The first time I played Trillion: God of Destruction, I was stupid. I knew this was a game where the official website does a lot to help prepare you for the eventual deaths of many of the Overlords you’ll be training and sending into battle against Trillion. It didn’t matter. I saw Levia and thought she looked cool. She seemed like the ideal sort of Overlord. Did she have some jealousy issues? Sure. But she did a good job of keeping them mostly under control and, aside from that, seemed to respect the gravity of the situation and role she’d be undertaking.
So, I picked Levia as my first Overlord. I watched as she went from formal in public, to occasionally informal with Zeabolos in one-on-one situations. She was kind to the other Overlords (when she wasn’t drunk), respectful to Ergo and Ragon, her trainers, and responsible. I guess a good word for Levia was elegant. I wouldn’t have minded being in an Underworld where she ruled.
Then, I got her killed. In her very first fight against Trillion, she died. I used up her Affection Points, unintentionally, in battle. This meant she wouldn’t withdraw when ordered. I didn’t wait to see what happened or let the rest of the battle play out. I restarted Trillion: God of Destruction, determined to go with a more expendable heroine.
I chose Mammon. I wasn’t a fan of her costume or demeanor. She had abandoned her post at the Gates of Hell prior to Trillion’s arrival. She always came across as greedy and arrogant. I figured I’d be okay with sacrificing her to Trillion, so that Levia would have a better chance once her turn arrived.
The problem is, Trillion: God of Destruction makes you care about these characters. Usually, I’d make the characters rest on the sixth day of a week, but for some reason I made Zeabolos interact with Mammon one time instead. He came across her on the street. That’s when I found out that Mammon is a good person. No, wait, she’s a Good Person. She was taking money she had earned to support an orphanage, which was as full as you can imagine with a creature like Trillion roaming about. I had picked a Good Person as my first Overlord Candidate, someone who was making a difference in the Underworld without bragging about it, and was preparing to send her off to die.
To make matters even worse, Mammon ended up showing genuine character growth when I chose to have Zeabolos interact with her a second time, after I made her retreat to buy more training time. Seeing that sort of positive change in her personality, all the while knowing I was using her to put Levia in a better position later, broke my heart.
I didn’t perform any more interactions with Mammon prior to her final fight against Trillion.
I picked Perpell before heading back to Levia again. I figured this time, I’d be okay with making her a sacrificial lamb. She seemed so immature. All she cared about was food and candy. Someone like her would not make a good Overlord. So, it’d be okay if she was paving the way for one of the other characters to succeed.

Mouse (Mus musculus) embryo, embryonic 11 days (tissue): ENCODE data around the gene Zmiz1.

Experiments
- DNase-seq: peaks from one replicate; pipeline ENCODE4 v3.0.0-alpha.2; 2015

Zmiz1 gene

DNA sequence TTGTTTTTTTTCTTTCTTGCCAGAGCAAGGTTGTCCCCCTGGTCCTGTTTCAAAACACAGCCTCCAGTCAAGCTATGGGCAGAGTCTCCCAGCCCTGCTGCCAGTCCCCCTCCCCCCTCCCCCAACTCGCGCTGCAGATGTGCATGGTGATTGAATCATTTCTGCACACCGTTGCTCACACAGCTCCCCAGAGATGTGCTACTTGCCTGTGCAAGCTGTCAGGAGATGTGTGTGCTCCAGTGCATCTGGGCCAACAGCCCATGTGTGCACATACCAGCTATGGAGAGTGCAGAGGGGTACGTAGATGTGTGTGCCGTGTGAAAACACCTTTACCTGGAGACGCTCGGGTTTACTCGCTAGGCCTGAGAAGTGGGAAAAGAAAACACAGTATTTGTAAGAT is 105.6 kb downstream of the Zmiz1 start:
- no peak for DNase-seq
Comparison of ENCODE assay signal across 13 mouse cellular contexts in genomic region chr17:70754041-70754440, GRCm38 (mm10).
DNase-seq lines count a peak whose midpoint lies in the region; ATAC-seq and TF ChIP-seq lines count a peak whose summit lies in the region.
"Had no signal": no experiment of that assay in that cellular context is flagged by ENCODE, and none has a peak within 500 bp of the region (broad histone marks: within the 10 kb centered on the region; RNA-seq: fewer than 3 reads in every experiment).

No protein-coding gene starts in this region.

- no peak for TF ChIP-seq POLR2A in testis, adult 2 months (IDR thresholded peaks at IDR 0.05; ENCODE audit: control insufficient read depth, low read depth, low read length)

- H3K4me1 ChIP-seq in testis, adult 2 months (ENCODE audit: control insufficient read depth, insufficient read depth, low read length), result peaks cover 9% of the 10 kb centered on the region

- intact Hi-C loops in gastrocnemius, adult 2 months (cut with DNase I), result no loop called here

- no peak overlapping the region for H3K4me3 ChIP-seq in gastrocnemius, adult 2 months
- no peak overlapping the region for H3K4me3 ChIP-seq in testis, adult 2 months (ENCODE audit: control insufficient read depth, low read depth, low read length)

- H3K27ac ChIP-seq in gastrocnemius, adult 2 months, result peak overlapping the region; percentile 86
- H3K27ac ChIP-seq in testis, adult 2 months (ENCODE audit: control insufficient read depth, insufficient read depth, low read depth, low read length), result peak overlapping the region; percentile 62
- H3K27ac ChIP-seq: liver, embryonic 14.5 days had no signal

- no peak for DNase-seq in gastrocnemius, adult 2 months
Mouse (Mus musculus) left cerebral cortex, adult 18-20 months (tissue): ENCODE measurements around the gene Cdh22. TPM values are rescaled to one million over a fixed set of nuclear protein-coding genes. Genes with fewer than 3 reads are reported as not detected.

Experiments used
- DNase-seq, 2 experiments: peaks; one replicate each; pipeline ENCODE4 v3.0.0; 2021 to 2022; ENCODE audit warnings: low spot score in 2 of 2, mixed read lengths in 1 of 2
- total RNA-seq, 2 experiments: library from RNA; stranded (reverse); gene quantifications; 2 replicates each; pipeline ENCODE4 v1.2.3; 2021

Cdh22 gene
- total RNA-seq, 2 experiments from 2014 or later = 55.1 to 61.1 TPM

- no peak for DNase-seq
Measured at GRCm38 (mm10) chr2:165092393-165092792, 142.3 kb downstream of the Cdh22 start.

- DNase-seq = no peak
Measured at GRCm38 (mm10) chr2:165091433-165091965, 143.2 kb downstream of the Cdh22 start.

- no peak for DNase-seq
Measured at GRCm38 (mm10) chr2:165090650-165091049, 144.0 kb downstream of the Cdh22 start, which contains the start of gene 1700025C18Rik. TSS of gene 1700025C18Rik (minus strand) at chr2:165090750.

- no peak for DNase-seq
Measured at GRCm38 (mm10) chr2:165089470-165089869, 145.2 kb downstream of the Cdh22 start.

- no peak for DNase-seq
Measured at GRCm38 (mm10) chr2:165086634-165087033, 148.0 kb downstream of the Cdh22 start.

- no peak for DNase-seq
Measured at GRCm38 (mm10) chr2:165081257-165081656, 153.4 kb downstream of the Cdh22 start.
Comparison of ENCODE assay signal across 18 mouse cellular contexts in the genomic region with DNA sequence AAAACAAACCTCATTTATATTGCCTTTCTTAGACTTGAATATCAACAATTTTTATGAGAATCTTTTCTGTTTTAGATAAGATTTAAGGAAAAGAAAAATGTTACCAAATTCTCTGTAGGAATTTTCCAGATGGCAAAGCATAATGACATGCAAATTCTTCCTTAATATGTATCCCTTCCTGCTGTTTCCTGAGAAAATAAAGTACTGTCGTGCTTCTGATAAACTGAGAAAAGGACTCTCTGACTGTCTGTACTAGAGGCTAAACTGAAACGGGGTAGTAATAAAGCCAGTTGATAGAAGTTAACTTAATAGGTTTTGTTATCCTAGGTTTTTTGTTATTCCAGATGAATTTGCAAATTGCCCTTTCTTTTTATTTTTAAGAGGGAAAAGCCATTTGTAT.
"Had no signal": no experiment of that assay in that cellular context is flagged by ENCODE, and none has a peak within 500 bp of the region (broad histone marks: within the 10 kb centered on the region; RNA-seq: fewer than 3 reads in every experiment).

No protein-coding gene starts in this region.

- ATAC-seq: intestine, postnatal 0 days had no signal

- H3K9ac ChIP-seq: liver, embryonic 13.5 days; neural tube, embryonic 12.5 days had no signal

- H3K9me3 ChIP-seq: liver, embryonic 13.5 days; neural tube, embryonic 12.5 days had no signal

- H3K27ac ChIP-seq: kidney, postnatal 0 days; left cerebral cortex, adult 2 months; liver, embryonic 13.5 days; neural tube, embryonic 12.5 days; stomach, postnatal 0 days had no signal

Except again, it wasn’t. She didn’t have the same growth as Mammon, so it wasn’t like seeing sudden, unexpected maturity or immediate character development made me feel bad about her inevitable fate. It was more the realization that Perpell isn’t the annoying juvenile character because she’s pretending to be all cutesy and kiddy. It’s because she is cutesy and kiddy. Perpell is still a child. During one of her interactions, I learned she was upset about leaving old candy and treats behind at the Gates of Hell, her former post, because they had been given to her by her deceased father and mother. When she talked with Ashmedia and Zeabolos, she proclaimed her happiness at having mother and father figures in her life again.
I was going to save the Underworld Prize Machine gifts for Levia and the Overlords who were raised after her. After seeing how truly innocent Perpell was, I used as many as it took to raise her Affection Points to 100%. I can honestly say she probably won’t end up being my favorite Overlord, but I felt bad enough about the situation to make her a candidate for a Gem of Love, should that moment ever come.
While I’m only talking about the first three Overlords you can raise right now, to help avoid any spoilers, they’re all the same. Each one has these moments that make you care about them. You realize that you could very well be condemning them to death by choosing them and see hidden parts to their personality during these last few Cycles of their life. Even Ashmedia, who I immediately disliked most of all, had moments that made me want to do my best to train her into the best Overlord she could possibly be.
Perhaps that’s what will help make Trillion: God of Destruction successful. You’ll see these characters transform into ones you want to root for and protect, not only because they’re powerful warriors, but because they’re interesting people. You start to care about them, even the ones you might not like as much at the start, and it makes you expend extra effort to save the Underworld and keep as many of them as possible alive.
Trillion: God of Destruction will be on the PlayStation Vita in North America on March 29, 2016, and then come to Europe on April 1, 2016.